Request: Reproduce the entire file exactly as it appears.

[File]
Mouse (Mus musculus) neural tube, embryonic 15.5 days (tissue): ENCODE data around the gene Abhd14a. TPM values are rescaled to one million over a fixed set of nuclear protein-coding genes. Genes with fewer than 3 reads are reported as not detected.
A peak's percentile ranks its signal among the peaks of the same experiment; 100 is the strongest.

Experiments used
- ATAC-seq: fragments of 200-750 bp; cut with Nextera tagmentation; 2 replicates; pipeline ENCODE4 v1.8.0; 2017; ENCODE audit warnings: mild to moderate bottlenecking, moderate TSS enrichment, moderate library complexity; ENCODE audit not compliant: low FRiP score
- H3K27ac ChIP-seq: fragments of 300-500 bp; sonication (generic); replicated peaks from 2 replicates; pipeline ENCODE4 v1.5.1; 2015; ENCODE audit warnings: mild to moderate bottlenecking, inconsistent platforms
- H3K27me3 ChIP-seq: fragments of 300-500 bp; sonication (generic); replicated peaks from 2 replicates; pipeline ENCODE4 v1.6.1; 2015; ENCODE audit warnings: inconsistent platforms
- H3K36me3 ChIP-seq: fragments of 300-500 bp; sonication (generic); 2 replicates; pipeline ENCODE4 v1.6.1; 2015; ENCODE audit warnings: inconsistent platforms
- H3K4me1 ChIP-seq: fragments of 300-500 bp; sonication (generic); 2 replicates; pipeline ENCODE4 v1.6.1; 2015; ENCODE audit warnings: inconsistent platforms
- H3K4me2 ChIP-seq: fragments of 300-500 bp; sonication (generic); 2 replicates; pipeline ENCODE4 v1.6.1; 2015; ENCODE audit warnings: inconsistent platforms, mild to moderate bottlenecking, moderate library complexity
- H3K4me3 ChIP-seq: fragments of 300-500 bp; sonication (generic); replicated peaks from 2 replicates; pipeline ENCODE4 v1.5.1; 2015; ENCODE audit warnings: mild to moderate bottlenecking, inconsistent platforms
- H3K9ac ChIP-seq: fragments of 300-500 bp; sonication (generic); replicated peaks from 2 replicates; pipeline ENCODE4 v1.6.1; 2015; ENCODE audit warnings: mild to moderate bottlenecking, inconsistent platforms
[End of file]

Mouse (Mus musculus) neural tube, embryonic 15.5 days (tissue): ENCODE data around the gene Abhd14a. TPM values are rescaled to one million over a fixed set of nuclear protein-coding genes. Genes with fewer than 3 reads are reported as not detected.
A peak's percentile ranks its signal among the peaks of the same experiment; 100 is the strongest.

Experiments used
- ATAC-seq: fragments of 200-750 bp; cut with Nextera tagmentation; 2 replicates; pipeline ENCODE4 v1.8.0; 2017; ENCODE audit warnings: mild to moderate bottlenecking, moderate TSS enrichment, moderate library complexity; ENCODE audit not compliant: low FRiP score
- H3K27ac ChIP-seq: fragments of 300-500 bp; sonication (generic); replicated peaks from 2 replicates; pipeline ENCODE4 v1.5.1; 2015; ENCODE audit warnings: mild to moderate bottlenecking, inconsistent platforms
- H3K27me3 ChIP-seq: fragments of 300-500 bp; sonication (generic); replicated peaks from 2 replicates; pipeline ENCODE4 v1.6.1; 2015; ENCODE audit warnings: inconsistent platforms
- H3K36me3 ChIP-seq: fragments of 300-500 bp; sonication (generic); 2 replicates; pipeline ENCODE4 v1.6.1; 2015; ENCODE audit warnings: inconsistent platforms
- H3K4me1 ChIP-seq: fragments of 300-500 bp; sonication (generic); 2 replicates; pipeline ENCODE4 v1.6.1; 2015; ENCODE audit warnings: inconsistent platforms
- H3K4me2 ChIP-seq: fragments of 300-500 bp; sonication (generic); 2 replicates; pipeline ENCODE4 v1.6.1; 2015; ENCODE audit warnings: inconsistent platforms, mild to moderate bottlenecking, moderate library complexity
- H3K4me3 ChIP-seq: fragments of 300-500 bp; sonication (generic); replicated peaks from 2 replicates; pipeline ENCODE4 v1.5.1; 2015; ENCODE audit warnings: mild to moderate bottlenecking, inconsistent platforms
- H3K9ac ChIP-seq: fragments of 300-500 bp; sonication (generic); replicated peaks from 2 replicates; pipeline ENCODE4 v1.6.1; 2015; ENCODE audit warnings: mild to moderate bottlenecking, inconsistent platforms